the moral of the story? you dont need to spend hundreds (or even thousands) of ringgit to seek medical care. the government hospitals are getting better in terms of their services. as for me, i thanked my friend for her advice which saved me from having another still-in-good-condition molar removed.

kudos to the dental clinic of jalan air jernih!

Tuesday, August 21, 2007

on diet (again!)

now that i dont have anymore CDC or LPM courses, i am able to continue my lifelong project, which is to diet. the word sounds awful, as any woman can tell you, except of course, for anorexic looking models and those who can eat a horse and still look gorgeous.

i've been eating healthily, which means a lot of vegetables, fruits and nuts. and of course, the usual exercise. but the tragedy is that, from time to time visions of delectable food come to my mind - like secret recipe cakes...and roti canai...yum yum...i can still resist secret recipe cakes, because the topping can just kill my desire (hmm...on second thought) but today, after craving for roti canai for days... i succumbed to the temptation and had one. and to make up for extra calories, today i walked 2.7km, thanks to my neighbour, who pushed me.

well, i guess having a walking buddy (same kepala, same wavelength) helps. so hopefully this time i can stick to my diet (although one celebrity said you have to cheat once or twice in oder to make your diet work)

Saturday, August 18, 2007

tailored to your needs

although i sometimes believe in feminist theories (like equality and stuff), i'm much a conservative girl, which means the feminists wont like it when i say i like cooking and sewing (as they deem such activities as burden being thrust to the womenfolk by the patriarchal society).

i may be able to whip a tiramisu or make fresh croissants from made-from-scratch pastry, but unfortunately, much as i want to be good at sewing, i simply fail miserably. in short, i suck.

i was influenced by the presence of a mother who is the perfect housewife who cooked and sewed for the family. and that's not all. my sisters took ERT at school while i was the only one who took Commerce. so i had no basics in cooking or sewing.

but now that i'm a adult i find that i like to create something because it s therapeutic. however, unlike baking a cake which lasts only an hour, a sewing project can be tedious and time consuming. i still have an unfinished embroidery project and another unfinished very colourful quilted comforter (stashed somewhere in the mountains of cottons that i bought).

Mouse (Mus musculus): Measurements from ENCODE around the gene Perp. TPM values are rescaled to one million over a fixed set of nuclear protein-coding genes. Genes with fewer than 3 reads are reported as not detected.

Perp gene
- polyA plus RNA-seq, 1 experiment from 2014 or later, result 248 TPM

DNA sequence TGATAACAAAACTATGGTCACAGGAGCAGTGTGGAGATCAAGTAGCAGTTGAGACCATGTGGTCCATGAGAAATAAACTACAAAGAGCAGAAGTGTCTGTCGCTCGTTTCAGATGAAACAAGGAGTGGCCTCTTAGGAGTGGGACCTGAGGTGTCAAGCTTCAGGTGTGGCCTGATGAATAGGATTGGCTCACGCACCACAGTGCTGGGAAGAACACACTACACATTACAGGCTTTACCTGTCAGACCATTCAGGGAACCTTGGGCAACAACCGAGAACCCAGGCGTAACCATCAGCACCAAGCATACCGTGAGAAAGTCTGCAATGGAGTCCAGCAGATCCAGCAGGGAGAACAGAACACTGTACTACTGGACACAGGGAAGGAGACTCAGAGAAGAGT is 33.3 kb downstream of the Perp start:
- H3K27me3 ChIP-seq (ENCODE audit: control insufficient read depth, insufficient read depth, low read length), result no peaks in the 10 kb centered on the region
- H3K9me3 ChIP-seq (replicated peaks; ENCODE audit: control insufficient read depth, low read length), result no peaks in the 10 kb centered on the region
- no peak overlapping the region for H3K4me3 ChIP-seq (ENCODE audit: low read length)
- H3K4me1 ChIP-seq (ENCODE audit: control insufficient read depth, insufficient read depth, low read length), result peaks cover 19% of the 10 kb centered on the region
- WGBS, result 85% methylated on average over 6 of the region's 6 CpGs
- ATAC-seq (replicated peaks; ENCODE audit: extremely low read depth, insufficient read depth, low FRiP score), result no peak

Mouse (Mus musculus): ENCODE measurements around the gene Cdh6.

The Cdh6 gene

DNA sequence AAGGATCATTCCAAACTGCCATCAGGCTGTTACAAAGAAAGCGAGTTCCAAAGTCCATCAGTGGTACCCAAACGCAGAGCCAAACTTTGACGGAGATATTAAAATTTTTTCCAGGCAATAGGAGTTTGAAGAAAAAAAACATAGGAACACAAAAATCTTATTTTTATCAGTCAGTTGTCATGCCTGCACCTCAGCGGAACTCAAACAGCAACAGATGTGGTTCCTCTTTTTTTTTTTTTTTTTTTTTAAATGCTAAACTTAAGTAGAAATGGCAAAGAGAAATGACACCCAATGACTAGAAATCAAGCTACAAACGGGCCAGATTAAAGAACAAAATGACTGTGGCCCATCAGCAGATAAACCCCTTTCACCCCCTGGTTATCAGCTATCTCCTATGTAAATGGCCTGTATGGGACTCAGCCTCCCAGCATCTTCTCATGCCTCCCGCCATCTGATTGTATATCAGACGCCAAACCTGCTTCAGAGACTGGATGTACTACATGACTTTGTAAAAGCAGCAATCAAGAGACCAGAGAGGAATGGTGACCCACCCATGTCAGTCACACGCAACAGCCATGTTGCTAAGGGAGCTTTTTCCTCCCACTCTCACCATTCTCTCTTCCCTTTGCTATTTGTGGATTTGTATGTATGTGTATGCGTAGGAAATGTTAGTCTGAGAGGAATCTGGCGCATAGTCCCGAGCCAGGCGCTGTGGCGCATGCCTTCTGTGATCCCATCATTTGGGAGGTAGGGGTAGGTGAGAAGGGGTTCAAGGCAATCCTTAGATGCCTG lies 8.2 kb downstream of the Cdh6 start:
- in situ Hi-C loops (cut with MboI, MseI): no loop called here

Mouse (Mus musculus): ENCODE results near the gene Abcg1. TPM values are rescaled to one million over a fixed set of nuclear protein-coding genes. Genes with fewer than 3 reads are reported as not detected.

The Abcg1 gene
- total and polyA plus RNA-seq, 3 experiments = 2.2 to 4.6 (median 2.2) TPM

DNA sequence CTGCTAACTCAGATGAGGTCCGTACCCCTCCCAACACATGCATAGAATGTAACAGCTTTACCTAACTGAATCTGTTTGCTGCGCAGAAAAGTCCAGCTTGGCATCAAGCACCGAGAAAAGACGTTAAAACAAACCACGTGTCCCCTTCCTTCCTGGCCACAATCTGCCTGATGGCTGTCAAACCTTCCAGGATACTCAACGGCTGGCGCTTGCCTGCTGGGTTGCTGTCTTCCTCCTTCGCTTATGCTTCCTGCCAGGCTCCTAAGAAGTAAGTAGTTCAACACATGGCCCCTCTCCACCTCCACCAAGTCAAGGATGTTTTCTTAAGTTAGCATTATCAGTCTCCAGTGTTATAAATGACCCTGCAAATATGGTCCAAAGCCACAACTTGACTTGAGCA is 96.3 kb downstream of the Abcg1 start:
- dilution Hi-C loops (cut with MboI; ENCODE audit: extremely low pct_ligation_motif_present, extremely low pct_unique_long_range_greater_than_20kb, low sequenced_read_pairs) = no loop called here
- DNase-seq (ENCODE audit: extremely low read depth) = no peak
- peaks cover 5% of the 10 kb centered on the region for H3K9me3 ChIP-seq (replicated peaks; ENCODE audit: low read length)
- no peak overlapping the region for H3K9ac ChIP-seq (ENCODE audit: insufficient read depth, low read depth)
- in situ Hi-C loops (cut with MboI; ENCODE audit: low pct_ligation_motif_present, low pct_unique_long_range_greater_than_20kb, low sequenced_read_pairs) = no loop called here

one of the legacies that my mother wishes me to have is her beloved Singer. it's an old sewing machine, dated from the 60s and to make it work, you have to exercise your feet (rock the foot pedal to and fro). when i was younger, she used to scold me for making a mess with the thread and the bobbin until the machine was stuck. so you see, i dont really get along with the sewing machine.

but that didnt deter me. i have this wonderful idea of cutting cost by sewing my own curtains. yep, you heard me. sew me own curtain (as jamie oliver might have said if he's a tailor instead of a celebrity chef). i had problems with the first set of curtains - which is for the dining room. the fabric is nice, it speaks volumes of drama. from afar they look like curtains, but dont get too close and scrutinise the stitches. buoyed with "success", i then decided to sew a set of curtains for my mother's room. the result? well...i guess mine would have been picasso's version of curtain. my mother gave her opinion, but nothing could be helped. she did say that if i ever want to change the living room's curtains, i should get professional help.

last month i had 3 days break, and i decided to sew a nightgown for myself. and because i had no basic knowledge of whatsoever in terms of sewing clothes, i bought the cheapest cotton so that i wont feel bad if i mess up. i did mess up, not once but many, many times. i already cut the cloth but then i realised that it wasnt according to the measurement, so i called my sister for help. she said that i must have a template and then started to get technical "you take your measurement then plus 2 inches..." i didnt listen to her after that. i did make a template, and despite my mother's warnings that the gown looked small, i boldly sewed it and was ready to try it on. only to find that i was stuck like a sarung nangka inside my nightgown. had to call bibik to take it off.

so now i'm back to sewing curtains, this time for my own room. okay, my sewing has improved, but still, dont scrutinise my workmanship.

well, i'm only human, after all.